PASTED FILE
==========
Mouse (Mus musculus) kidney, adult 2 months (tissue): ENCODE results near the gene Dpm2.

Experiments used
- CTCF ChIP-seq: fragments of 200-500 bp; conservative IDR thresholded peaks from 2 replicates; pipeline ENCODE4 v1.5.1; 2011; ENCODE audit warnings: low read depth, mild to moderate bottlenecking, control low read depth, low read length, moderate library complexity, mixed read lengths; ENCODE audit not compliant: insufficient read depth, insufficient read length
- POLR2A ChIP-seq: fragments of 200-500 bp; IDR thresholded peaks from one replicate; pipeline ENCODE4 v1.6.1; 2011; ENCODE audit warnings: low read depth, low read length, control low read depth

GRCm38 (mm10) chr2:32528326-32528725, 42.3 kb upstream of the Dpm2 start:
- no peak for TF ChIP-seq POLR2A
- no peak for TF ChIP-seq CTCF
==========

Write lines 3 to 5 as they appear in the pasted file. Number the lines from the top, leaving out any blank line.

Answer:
- CTCF ChIP-seq: fragments of 200-500 bp; conservative IDR thresholded peaks from 2 replicates; pipeline ENCODE4 v1.5.1; 2011; ENCODE audit warnings: low read depth, mild to moderate bottlenecking, control low read depth, low read length, moderate library complexity, mixed read lengths; ENCODE audit not compliant: insufficient read depth, insufficient read length
- POLR2A ChIP-seq: fragments of 200-500 bp; IDR thresholded peaks from one replicate; pipeline ENCODE4 v1.6.1; 2011; ENCODE audit warnings: low read depth, low read length, control low read depth

GRCm38 (mm10) chr2:32528326-32528725, 42.3 kb upstream of the Dpm2 start: